About The Song
“I Don’t Want to Talk About It” was only six years old when it reached number one in the UK singles chart, yet already it felt like a song from a lifetime before — which was precisely why it reached number one. The song had been written by Danny Whitten, who recorded it as the closing track on the first side of the debut album by his group Crazy Horse in 1971, but it was Rod Stewart who made it a hit.
Through the first half of the 1970s, across the albums he made for Mercury Records, Stewart had been one of the great interpreters of the songs of others, creating a distinctly British hybrid of soul, folk and rock’n’roll. In 1975, though, hede camped to Warner and to the US to record his Atlantic Crossing album. If this was, in retrospect, the start of his artistic decline, then that first Warner album still offered proof of his gifts.
“I Don’t Want to Talk About It” was a perfect song for Stewart. Crazy Horse’s original — as you might expect from a band best known for backing Neil Young — was a song that sounded less as though it had been written than drawn from a deep well of American music: mournful, with slide guitar weeping throughout. It had a lachrymosity that teetered on the verge of parodic — “If I stand all alone, will the shadow hide the colour of my heart / Blue for the tears, black for the night’s fears” — but never quite teetered over, because Whitten’s agony was wholly believable.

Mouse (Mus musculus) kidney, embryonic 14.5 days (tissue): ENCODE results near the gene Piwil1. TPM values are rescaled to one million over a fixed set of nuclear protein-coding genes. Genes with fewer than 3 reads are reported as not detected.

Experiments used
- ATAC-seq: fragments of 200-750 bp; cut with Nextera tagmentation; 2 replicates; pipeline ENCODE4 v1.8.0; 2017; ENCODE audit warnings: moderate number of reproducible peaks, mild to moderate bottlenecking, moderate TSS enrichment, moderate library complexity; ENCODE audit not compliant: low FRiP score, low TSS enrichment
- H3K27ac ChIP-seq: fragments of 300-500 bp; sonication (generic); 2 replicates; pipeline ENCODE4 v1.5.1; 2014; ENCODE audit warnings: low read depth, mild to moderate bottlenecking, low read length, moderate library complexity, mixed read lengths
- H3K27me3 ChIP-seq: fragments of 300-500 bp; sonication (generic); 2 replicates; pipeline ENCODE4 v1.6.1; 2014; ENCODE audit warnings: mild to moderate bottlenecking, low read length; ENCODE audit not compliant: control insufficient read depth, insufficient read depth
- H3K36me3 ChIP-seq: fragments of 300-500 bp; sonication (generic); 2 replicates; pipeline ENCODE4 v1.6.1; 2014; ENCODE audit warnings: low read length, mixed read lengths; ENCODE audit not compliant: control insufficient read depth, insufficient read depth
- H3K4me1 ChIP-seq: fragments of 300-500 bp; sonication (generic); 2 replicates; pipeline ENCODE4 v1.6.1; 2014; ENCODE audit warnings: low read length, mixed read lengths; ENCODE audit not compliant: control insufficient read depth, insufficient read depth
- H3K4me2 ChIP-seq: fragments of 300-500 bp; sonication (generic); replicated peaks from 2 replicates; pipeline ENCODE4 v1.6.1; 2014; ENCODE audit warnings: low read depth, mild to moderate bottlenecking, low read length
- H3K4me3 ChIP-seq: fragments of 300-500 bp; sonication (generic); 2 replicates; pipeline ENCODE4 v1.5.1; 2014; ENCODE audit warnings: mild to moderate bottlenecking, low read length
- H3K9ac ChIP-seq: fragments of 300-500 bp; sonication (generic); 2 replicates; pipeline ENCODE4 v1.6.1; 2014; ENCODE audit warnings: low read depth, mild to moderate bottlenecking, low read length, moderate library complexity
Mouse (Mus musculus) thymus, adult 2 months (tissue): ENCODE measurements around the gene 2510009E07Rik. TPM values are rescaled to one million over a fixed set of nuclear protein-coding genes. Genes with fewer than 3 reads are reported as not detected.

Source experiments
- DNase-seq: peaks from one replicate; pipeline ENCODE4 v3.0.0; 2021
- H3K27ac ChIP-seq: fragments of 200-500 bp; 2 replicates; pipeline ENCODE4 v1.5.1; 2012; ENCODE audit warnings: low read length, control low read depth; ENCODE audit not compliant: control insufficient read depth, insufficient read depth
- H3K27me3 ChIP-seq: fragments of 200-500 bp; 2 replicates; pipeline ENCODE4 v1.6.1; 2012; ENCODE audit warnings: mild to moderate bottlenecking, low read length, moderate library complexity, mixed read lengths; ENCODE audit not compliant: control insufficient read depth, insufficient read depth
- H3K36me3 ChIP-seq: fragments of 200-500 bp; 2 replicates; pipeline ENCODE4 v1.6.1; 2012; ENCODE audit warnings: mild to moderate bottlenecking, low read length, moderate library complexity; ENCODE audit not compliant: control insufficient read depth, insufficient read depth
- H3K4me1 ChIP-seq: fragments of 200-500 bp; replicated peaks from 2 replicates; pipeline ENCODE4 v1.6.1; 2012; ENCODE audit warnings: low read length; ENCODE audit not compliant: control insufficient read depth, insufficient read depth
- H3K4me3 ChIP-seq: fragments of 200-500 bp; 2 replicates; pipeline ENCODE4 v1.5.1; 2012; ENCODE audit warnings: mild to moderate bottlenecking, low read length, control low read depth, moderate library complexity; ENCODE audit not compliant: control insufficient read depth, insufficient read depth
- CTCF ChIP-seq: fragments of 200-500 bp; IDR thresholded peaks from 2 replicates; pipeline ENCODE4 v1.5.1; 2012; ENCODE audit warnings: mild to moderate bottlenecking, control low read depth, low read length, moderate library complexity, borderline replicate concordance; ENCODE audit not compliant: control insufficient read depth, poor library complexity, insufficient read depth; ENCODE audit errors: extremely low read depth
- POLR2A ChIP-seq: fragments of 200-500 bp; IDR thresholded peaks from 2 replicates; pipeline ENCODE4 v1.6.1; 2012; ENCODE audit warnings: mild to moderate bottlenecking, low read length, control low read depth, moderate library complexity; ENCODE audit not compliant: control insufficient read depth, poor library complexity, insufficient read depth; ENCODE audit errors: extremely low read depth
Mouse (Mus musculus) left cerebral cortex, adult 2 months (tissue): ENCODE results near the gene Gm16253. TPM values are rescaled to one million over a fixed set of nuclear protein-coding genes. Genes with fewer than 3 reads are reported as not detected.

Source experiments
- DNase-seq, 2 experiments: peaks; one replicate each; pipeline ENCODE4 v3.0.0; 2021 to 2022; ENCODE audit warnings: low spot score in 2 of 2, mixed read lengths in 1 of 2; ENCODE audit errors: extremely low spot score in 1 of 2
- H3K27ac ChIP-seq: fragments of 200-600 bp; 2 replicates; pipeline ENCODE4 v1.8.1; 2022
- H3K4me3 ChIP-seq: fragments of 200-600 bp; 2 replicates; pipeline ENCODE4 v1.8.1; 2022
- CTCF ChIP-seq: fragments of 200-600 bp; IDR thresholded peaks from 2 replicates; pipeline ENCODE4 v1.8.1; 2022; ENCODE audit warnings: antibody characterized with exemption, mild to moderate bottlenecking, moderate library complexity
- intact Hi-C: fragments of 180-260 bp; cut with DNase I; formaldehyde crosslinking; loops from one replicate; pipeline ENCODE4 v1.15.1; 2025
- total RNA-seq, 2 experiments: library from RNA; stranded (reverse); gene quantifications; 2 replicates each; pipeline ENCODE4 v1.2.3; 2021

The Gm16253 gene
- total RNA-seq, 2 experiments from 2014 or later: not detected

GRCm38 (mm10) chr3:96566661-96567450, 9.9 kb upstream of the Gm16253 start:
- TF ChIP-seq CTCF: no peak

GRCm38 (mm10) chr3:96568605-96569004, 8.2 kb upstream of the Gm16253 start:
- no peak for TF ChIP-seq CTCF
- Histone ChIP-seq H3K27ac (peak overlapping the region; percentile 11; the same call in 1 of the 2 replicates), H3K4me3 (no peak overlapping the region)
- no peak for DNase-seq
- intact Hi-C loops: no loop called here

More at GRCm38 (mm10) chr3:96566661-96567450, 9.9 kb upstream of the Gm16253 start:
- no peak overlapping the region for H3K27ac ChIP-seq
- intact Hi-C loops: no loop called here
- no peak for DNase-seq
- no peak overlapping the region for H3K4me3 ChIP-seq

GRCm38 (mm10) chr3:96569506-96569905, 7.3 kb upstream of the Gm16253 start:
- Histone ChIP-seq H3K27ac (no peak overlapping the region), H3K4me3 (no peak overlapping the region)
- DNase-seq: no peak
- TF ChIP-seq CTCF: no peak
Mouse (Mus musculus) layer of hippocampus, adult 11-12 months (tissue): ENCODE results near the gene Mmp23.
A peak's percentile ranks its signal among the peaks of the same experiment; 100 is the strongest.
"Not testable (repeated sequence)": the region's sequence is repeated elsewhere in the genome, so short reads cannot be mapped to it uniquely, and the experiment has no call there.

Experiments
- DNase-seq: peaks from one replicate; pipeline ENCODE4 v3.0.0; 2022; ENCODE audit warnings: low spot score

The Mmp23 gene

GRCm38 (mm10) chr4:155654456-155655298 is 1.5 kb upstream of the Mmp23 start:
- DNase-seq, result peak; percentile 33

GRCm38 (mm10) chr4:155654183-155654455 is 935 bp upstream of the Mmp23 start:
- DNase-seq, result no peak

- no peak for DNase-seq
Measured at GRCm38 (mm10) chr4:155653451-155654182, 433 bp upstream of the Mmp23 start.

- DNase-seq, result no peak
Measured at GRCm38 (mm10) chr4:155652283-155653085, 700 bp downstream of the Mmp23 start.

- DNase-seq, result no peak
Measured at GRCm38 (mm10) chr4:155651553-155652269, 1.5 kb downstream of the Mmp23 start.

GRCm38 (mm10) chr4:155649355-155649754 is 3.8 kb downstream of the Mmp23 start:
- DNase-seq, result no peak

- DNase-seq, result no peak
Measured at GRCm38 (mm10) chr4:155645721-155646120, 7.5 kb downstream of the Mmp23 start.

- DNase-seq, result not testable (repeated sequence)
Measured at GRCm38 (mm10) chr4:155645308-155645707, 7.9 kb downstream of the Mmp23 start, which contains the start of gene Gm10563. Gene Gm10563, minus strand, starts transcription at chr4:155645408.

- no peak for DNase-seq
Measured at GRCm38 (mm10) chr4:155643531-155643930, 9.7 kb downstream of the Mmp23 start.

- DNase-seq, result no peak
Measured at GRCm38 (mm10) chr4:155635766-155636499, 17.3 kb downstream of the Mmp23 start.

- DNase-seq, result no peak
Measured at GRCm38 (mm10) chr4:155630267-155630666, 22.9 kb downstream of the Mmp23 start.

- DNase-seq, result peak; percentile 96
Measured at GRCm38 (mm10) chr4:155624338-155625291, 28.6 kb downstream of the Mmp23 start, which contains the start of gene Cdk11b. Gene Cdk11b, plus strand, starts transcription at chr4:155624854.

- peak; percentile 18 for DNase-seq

Crazy Horse’s version would have fitted easily on to Every Picture Tells a Story, Stewart’s own 1971 album. By the time of Atlantic Crossing, Stewart was softening his sound, and the album — played by the cream of American session musicians — was rather lusher than the records that made his name. His reading of “I Don’t Want to Talk About It” was delicate and filigreed, and — eventually — just a little gloopier than it needed to be, once the strings entered a couple of minutes in. But his voice, raspy and ragged and heartbroken, was a thing of wonder.
Stewart’s version was just an album track, but after its release, he and his label noticed that it had become a crowd favourite, a chance for thousands of voices to commune with melancholy. And so it was released as a single in 1977 (as a double A-side with “The First Cut Is the Deepest”), despite the fact that Stewart had released another album, A Night on the Town, in the meantime. It would always have been a hit — Stewart was at the height of his commercial powers — but it might not have reached number one without the intervention of punk rock.